The Rich History of Gospel Music in Africa

For any music enthusiasts, the rich history of gospel music is a fascinating experience. While many people think about gospel music coming from the American south, Africa has its own unique story of African gospel music’s origins and development.

Early Start to Nigerian Gospel Music

Christian music, in general, was introduced in Nigeria in the 16th century. It was brought to the country by Portuguese Catholic missionaries. They traveled to Benin and Warri and brought a type of liturgical music. However, this music often had minimal tunes and was a stoic type of music.

As the African continent began to receive more missionaries, churches were formed around the country. Some countries such as Nigeria saw a greater rise in Christianity than other African countries. However, most African nations saw the development of Christianity in their area.

During the early centuries of Christianity in Africa, the local people were not willing to give up their own traditions and styles for more westernized worship. They brought their own rhythms and tunes to the worship. This is the origin of the movement.

Greater Exposure to Music

Although the music was fairly limited at the time, the Church Missionary Society began working in Africa. They introduced the choral music of the Anglican church. Until this time, most of the music in churches was sung by one person or a choir. It did not involve the entire congregation. This style was hugely popular.

Early Influencers

The pioneer of this style of music was Reverend Ransome-Kuti. He began to experiment fusing choral music with the Yoguba language. He composed choral pieces that embodied the language and style of the people. His work was so well-received worldwide that he was invited to England in 1922 to record an album of his compositions.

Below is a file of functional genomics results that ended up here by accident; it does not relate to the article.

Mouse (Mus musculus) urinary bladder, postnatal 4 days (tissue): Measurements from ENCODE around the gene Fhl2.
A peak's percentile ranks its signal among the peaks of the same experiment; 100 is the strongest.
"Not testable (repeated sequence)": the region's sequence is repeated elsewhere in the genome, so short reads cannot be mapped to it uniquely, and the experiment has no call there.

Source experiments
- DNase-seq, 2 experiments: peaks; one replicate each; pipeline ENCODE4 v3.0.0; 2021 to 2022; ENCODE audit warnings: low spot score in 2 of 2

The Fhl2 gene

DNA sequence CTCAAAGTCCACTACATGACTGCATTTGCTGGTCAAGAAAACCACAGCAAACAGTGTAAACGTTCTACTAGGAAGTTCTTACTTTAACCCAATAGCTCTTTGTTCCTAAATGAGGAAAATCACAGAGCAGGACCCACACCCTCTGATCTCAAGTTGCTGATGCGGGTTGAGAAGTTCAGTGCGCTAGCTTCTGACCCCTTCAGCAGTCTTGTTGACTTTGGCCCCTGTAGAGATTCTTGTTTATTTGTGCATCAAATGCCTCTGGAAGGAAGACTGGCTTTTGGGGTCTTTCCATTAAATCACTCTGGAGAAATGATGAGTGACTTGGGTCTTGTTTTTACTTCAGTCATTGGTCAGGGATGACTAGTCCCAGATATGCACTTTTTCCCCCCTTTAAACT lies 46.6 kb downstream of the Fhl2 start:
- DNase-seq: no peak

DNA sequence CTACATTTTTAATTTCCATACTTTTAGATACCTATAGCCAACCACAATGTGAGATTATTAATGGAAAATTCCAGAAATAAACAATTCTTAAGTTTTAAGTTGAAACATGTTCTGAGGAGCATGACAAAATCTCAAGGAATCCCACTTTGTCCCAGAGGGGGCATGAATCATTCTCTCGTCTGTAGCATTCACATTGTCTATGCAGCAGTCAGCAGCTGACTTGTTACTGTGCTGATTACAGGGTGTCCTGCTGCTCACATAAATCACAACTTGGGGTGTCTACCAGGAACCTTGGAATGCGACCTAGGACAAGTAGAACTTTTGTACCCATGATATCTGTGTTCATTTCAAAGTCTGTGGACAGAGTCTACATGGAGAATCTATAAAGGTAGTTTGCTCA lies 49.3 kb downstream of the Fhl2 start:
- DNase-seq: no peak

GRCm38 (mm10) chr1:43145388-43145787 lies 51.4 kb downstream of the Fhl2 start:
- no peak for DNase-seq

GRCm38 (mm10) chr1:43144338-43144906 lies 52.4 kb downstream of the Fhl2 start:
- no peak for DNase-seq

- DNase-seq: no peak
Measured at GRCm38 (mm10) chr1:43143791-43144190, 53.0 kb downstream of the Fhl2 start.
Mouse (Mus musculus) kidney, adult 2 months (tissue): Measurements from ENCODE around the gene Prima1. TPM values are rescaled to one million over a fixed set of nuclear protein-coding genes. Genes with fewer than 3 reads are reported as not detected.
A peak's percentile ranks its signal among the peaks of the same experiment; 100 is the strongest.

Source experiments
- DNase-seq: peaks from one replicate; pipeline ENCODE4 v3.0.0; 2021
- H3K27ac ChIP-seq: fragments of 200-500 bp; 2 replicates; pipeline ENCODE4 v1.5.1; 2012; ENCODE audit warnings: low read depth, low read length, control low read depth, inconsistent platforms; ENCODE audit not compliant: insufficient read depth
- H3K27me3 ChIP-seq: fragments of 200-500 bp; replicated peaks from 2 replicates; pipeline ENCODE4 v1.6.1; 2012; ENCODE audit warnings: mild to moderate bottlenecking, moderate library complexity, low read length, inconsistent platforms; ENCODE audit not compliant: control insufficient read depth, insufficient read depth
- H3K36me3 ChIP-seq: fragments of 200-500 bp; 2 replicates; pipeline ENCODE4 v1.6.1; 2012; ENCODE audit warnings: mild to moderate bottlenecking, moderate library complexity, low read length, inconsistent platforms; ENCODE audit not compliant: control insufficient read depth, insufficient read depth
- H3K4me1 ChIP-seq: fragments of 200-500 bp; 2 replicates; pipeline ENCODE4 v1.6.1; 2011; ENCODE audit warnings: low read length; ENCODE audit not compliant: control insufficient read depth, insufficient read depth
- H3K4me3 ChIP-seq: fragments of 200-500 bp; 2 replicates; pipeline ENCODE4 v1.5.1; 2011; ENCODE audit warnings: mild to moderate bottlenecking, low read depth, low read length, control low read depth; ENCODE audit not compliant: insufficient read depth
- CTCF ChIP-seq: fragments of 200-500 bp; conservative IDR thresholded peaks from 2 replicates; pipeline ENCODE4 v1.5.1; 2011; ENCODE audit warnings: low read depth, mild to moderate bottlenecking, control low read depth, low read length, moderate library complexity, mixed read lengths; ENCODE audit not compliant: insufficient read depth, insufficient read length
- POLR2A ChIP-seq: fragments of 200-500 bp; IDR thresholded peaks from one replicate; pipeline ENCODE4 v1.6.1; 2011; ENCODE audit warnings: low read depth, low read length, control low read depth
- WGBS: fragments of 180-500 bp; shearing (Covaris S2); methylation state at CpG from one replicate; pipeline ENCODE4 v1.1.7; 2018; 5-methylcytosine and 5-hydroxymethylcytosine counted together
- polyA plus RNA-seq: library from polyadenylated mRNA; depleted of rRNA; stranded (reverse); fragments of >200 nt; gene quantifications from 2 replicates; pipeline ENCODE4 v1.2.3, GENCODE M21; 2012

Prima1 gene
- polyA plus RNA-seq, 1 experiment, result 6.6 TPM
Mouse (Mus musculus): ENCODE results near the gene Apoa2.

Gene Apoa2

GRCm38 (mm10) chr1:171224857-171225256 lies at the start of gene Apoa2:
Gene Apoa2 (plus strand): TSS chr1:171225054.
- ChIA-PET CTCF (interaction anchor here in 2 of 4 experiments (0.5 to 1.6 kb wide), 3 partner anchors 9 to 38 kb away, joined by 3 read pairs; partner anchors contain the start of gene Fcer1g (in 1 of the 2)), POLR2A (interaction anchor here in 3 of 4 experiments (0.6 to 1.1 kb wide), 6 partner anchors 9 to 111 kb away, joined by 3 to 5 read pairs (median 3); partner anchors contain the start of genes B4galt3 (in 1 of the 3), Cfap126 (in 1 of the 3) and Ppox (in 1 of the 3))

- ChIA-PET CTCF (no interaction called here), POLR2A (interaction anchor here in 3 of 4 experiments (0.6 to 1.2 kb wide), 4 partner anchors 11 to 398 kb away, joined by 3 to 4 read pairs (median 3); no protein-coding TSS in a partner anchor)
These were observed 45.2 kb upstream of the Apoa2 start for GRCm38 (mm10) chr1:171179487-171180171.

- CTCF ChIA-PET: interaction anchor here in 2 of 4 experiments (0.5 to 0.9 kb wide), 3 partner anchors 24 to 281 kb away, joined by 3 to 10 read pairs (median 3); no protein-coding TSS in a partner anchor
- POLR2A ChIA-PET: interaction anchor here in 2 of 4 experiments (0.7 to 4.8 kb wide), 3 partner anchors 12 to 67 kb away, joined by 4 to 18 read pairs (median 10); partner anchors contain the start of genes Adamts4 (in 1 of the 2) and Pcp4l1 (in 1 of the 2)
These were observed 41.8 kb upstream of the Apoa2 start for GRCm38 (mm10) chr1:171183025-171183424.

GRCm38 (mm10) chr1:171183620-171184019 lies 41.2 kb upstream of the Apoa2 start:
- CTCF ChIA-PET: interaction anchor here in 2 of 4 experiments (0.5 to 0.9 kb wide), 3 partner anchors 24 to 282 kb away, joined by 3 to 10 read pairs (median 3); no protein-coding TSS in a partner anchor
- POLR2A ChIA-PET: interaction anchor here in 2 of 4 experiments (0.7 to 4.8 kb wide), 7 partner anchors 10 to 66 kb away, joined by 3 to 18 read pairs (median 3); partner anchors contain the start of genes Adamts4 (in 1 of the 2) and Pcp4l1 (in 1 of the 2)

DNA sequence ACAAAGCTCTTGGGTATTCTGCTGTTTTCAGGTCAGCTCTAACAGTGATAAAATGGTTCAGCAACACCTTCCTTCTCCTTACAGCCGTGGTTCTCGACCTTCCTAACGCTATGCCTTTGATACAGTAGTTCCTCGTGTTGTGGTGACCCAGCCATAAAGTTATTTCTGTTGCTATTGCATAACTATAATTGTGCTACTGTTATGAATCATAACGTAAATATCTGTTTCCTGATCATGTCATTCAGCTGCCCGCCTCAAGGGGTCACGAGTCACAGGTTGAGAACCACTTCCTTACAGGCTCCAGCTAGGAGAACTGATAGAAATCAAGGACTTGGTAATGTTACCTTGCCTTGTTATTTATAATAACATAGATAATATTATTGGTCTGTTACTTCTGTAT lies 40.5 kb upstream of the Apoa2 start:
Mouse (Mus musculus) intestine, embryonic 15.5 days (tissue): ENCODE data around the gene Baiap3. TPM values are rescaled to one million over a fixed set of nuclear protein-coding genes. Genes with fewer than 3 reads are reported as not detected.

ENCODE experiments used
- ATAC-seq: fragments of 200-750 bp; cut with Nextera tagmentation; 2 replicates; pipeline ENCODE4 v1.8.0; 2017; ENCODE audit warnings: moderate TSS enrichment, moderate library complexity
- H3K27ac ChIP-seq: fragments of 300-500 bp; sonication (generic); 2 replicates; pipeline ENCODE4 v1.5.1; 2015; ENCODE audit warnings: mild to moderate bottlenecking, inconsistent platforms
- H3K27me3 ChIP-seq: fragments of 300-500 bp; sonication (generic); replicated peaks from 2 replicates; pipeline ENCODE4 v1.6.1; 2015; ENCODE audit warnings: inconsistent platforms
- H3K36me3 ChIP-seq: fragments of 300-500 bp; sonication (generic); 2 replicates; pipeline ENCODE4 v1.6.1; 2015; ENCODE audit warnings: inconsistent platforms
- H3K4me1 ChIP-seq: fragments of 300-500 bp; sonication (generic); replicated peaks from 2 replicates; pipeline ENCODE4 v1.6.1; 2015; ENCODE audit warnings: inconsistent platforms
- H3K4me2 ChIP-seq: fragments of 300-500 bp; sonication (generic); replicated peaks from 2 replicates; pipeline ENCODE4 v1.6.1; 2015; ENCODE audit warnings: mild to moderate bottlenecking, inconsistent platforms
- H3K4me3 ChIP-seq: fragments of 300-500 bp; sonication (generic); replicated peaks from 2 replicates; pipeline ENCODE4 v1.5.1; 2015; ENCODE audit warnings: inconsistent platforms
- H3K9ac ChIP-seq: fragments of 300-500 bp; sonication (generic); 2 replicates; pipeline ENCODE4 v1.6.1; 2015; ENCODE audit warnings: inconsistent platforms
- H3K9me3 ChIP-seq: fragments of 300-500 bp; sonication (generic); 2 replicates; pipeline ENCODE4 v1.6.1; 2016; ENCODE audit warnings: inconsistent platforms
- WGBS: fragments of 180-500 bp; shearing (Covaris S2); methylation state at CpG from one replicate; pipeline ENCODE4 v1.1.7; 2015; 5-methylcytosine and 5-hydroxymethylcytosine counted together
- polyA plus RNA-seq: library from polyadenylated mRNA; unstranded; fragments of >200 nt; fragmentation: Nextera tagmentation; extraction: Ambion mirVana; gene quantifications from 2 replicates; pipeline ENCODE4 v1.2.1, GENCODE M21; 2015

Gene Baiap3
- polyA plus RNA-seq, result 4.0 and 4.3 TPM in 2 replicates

Another important figure was composer Ikoli Harcourt-Whyte who composed Nigerian gospel worship songs. He was the first person to compose music in the Igbo language and his compositions were over 200. While he did not receive the same fame as the reverend, his music has been recorded today. It remains popular in the African church.

In the 1970s and 80s, changes in the overall music scene also played a role in African gospel music and artists. Johnny Cash, Jim Reeves, and similar singers brought new rhythms and influence to these musicians. One of the groups that revolutionized this area was the Karis Band. This was also a time when the Pentecostal movement was sweeping the world. A similar group was two brothers from Africa, Lazarus, and Emmanuel whose album involved a variety of collaboration and met with great reception.

International Acclaim

Although some of these early artists were recognized around the world, it was not until the 2000s and the rise of the internet that these artists became well-known in other countries. The development of YouTube meant that these artists could share their music internationally. This was a huge change that allowed the world to experience African gospel music.

Some of the notable artists that have emerged have included Ty Bello, Nikki Laoye, Lanre Teriba, and Onyedikachi Umeh. You’ll find these artists touring around the world or you can view their music from the comfort of your own home. Their music has seen millions of views on YouTube as well as significant downloads.

Meeting the Needs of the Time

Although it would be easy to see African gospel music as emerging just like any other type of music genre, it has a unique history and development. Gospel music in Africa emerged from obscure renaissance period times. In the 20th century, it acquired a unique character. It was simply an imitation of American gospel music as some music critics have assumed. It instead became this indigenous hybrid style that was driven by the needs of its audience. From its humble origins came a substantial music industry that employs thousands of artists today.

Fans of African gospel music need to look no further than YouTube to review the broad range of musical styles and ranges that they have. The expansion of the evangelical movement in African points to gospel music as being a pillar in the music industry. It’s likely that over time, this music style will continue to change and adapt to the needs of the African people.

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